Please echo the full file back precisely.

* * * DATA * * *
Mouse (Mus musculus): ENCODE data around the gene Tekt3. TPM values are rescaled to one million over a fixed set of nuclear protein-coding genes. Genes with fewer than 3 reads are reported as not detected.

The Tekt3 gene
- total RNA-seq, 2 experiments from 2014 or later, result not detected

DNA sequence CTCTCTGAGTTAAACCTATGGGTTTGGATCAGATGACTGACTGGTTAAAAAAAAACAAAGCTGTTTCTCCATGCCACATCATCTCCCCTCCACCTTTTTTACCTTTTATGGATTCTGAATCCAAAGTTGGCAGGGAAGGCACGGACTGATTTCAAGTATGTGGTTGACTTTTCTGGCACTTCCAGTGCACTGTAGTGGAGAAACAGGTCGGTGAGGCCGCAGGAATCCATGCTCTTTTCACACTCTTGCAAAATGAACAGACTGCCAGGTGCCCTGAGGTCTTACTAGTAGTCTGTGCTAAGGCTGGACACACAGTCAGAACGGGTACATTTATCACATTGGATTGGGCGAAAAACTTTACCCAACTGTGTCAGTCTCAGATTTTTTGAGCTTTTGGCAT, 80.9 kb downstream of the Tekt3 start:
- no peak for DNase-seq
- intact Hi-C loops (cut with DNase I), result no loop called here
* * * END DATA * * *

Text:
Mouse (Mus musculus): ENCODE data around the gene Tekt3. TPM values are rescaled to one million over a fixed set of nuclear protein-coding genes. Genes with fewer than 3 reads are reported as not detected.

The Tekt3 gene
- total RNA-seq, 2 experiments from 2014 or later, result not detected

DNA sequence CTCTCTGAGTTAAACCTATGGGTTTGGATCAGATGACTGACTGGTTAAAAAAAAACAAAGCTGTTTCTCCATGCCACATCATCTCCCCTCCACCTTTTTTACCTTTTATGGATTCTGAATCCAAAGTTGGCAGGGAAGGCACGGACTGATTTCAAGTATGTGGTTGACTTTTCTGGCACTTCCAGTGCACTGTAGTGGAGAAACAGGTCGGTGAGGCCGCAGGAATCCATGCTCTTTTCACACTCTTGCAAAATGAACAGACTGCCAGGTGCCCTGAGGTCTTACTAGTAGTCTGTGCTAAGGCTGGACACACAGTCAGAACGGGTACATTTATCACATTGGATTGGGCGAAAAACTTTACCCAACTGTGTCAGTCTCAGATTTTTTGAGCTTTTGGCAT, 80.9 kb downstream of the Tekt3 start:
- no peak for DNase-seq
- intact Hi-C loops (cut with DNase I), result no loop called here